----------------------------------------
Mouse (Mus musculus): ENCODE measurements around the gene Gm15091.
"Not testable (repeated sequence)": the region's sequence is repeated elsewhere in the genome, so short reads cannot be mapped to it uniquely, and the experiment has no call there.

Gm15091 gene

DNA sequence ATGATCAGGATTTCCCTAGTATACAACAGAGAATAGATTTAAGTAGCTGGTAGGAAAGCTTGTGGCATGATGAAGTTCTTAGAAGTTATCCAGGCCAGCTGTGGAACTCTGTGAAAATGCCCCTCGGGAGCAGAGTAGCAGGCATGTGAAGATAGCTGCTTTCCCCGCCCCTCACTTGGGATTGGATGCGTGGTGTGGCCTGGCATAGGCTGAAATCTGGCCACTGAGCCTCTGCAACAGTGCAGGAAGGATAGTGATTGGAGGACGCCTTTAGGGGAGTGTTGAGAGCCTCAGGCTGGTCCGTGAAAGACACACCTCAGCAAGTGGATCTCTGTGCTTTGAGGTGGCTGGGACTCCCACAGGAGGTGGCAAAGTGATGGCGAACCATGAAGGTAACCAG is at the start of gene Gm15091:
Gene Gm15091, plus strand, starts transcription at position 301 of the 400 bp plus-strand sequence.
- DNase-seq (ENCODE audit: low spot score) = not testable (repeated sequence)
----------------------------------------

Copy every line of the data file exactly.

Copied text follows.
Mouse (Mus musculus): ENCODE measurements around the gene Gm15091.
"Not testable (repeated sequence)": the region's sequence is repeated elsewhere in the genome, so short reads cannot be mapped to it uniquely, and the experiment has no call there.

Gm15091 gene

DNA sequence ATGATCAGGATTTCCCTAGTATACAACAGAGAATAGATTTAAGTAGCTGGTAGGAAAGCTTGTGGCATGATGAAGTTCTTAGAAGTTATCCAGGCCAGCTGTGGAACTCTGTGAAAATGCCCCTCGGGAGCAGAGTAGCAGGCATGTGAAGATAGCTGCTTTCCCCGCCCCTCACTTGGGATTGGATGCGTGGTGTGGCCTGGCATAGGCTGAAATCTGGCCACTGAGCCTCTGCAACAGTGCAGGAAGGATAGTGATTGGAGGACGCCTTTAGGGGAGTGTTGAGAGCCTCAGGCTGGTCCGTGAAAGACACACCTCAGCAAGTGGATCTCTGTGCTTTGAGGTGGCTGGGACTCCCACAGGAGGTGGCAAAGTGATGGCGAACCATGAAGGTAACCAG is at the start of gene Gm15091:
Gene Gm15091, plus strand, starts transcription at position 301 of the 400 bp plus-strand sequence.
- DNase-seq (ENCODE audit: low spot score) = not testable (repeated sequence)